Sandton students say their piece

SANDTON – Students from the suburb of Sandton share their thoughts about Covid-19.

The national lockdown came at a critical time for first-year students. Much of the initial motivation and dedication to start their adult lives seem to have been demolished, albeit temporarily .

Sandton residents and tertiary students, Salmaan Ebrahim (21), Leila Mohamed (21) and Yusuf Adam (19) all shared their views on the lockdown.

Disappointed and concerned, Ebrahim is studying a BTech degree in mechanical engineering at the University of Johannesburg.

“We are missing out on a lot of work and I am left very confused seeing I have to do self-studying,” he said.

In terms of his university future, Ebrahim is worried that he may have to repeat the 2020 academic year in 2021.

Mechanical engineering student Salmaan Ebrahim from Marlboro. Photo: Supplied

“If the lockdown ends on the 16th of April like expected, I’m sure university can be up and running and work missed can be caught up on.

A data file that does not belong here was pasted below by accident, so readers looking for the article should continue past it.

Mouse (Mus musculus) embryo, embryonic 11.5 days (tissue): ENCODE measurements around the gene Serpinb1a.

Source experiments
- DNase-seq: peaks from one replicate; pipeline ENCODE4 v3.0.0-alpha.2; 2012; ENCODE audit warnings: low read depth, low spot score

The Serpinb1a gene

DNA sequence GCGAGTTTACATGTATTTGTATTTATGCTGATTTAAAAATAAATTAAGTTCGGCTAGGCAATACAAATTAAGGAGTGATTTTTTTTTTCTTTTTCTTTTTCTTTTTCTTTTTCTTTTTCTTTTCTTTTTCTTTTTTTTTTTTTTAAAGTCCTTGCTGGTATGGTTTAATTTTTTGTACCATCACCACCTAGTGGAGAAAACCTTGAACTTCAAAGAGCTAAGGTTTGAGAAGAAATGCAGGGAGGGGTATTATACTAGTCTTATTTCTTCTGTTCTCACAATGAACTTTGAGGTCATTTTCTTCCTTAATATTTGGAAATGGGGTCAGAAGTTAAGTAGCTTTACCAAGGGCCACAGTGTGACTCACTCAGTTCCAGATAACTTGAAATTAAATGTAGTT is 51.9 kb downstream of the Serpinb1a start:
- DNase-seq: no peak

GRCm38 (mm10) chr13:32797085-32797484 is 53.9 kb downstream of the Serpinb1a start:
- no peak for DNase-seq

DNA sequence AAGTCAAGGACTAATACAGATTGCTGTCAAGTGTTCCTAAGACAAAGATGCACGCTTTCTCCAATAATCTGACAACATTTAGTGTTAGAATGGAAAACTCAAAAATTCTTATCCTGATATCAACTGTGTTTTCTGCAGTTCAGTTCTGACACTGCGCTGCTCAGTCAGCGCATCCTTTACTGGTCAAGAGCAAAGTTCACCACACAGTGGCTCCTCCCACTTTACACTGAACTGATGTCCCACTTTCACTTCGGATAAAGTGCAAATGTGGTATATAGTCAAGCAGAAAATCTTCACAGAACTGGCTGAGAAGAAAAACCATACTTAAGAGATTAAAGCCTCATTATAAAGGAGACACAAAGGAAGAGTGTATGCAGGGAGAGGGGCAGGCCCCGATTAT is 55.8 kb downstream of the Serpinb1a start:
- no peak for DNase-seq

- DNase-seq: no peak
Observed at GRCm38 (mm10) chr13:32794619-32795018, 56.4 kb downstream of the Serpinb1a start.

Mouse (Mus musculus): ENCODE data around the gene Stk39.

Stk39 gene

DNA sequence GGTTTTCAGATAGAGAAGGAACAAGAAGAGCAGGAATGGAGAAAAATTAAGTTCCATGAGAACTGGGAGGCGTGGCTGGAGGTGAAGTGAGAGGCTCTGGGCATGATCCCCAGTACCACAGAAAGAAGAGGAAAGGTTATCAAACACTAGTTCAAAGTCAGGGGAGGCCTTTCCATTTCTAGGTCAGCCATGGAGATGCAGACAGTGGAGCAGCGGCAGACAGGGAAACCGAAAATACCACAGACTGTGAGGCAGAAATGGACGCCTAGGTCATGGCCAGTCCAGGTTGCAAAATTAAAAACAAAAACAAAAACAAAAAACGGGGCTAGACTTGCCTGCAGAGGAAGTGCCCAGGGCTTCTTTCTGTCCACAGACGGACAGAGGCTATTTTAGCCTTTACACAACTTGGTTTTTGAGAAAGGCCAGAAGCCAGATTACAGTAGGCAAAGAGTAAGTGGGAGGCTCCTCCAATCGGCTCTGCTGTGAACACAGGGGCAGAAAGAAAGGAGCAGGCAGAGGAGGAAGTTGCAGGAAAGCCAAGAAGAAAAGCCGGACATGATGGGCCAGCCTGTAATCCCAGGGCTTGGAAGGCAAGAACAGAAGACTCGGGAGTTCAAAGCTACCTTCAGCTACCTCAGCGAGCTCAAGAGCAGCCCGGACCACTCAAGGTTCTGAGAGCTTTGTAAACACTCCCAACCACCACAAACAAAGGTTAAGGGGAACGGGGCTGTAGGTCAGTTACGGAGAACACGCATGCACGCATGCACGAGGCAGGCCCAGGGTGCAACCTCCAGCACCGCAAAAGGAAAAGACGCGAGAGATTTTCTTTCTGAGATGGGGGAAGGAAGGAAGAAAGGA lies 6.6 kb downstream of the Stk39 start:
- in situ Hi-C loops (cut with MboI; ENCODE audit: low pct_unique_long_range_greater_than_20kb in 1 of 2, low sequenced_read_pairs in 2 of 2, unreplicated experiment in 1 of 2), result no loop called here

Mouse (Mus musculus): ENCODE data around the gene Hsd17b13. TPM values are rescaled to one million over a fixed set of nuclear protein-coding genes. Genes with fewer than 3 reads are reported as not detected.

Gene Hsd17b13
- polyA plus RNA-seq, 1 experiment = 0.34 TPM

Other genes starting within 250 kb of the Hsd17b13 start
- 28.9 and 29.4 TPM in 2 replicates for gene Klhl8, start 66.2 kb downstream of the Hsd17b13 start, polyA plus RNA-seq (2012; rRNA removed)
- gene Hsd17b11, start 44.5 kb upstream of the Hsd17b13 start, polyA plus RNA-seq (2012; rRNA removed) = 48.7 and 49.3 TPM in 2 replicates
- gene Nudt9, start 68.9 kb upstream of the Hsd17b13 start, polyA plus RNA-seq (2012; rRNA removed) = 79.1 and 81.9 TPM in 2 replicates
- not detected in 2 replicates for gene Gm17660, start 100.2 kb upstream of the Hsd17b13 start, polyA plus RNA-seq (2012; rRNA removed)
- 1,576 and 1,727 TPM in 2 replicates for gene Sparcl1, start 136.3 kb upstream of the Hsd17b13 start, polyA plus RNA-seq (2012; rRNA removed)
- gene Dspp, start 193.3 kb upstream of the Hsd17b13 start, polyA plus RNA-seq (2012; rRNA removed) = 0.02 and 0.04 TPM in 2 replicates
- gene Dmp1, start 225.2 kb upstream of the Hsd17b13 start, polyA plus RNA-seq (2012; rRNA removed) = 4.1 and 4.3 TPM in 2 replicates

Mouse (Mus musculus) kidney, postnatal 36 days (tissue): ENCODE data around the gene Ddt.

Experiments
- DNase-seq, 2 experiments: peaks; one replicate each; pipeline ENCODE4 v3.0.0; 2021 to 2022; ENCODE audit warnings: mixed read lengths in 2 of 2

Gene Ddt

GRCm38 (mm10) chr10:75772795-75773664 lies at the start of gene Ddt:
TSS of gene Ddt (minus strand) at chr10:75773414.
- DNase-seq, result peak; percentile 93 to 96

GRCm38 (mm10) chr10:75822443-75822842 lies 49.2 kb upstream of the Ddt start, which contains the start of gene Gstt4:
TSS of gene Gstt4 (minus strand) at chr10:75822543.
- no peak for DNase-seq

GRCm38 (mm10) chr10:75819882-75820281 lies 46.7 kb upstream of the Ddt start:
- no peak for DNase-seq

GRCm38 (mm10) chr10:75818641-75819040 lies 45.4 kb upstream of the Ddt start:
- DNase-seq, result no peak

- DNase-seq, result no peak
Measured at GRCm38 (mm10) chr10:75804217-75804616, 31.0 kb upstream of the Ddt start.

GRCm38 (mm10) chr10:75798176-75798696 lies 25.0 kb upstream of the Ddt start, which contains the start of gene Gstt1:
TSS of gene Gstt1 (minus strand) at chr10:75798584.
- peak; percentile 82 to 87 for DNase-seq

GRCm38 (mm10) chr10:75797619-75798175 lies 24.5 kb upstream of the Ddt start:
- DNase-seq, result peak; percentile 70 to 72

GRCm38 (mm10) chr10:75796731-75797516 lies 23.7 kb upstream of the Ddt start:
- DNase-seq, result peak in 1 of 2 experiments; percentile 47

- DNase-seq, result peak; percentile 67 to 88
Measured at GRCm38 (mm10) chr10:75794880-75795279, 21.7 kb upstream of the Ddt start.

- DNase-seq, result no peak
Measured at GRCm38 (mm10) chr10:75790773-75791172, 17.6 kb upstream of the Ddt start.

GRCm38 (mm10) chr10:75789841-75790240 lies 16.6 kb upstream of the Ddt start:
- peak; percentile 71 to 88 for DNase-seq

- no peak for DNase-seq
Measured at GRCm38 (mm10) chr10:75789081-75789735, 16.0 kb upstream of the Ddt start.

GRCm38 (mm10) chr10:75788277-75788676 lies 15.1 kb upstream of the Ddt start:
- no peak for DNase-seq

However, if Covid-19 does not get handled by then, universities will be closed for much longer and who knows what could happen?”

Online student Leila Mohamed from Kelvin. Photo: Supplied

Kelvin resident, Leila Mohamed, an online student studying English, said that even her future has been put on hold.

“After I matriculated, I always knew I wanted to teach others, I feel really sad that it all had to come to a stop. Although, I look forward to resuming my studies when all this is over.”

Her daily routine helps to keep her grounded.”I meditate for at least an hour every morning and every night just to get some calm in all this chaos,”

Human resource management student Yusuf Adam has taken up gardening in this time as a coping mechanism.

He said that he expected the closure and plans to let things run its course. “To be honest I expected the initial excitement of varsity to be short-lived. I knew the work would start piling up and I was right. I feel that the sudden ‘closure’ of varsity was to be expected in this crisis.”

One important take-away for Adam is to live life and to practise gratitude. “One major lesson I’ve learnt from this whole corona/lockdown is the fragility of our daily lives. The fact that we take so many things for granted is sick and we need to use this disruption of daily life as a wake-up call to be more grateful and appreciative.”

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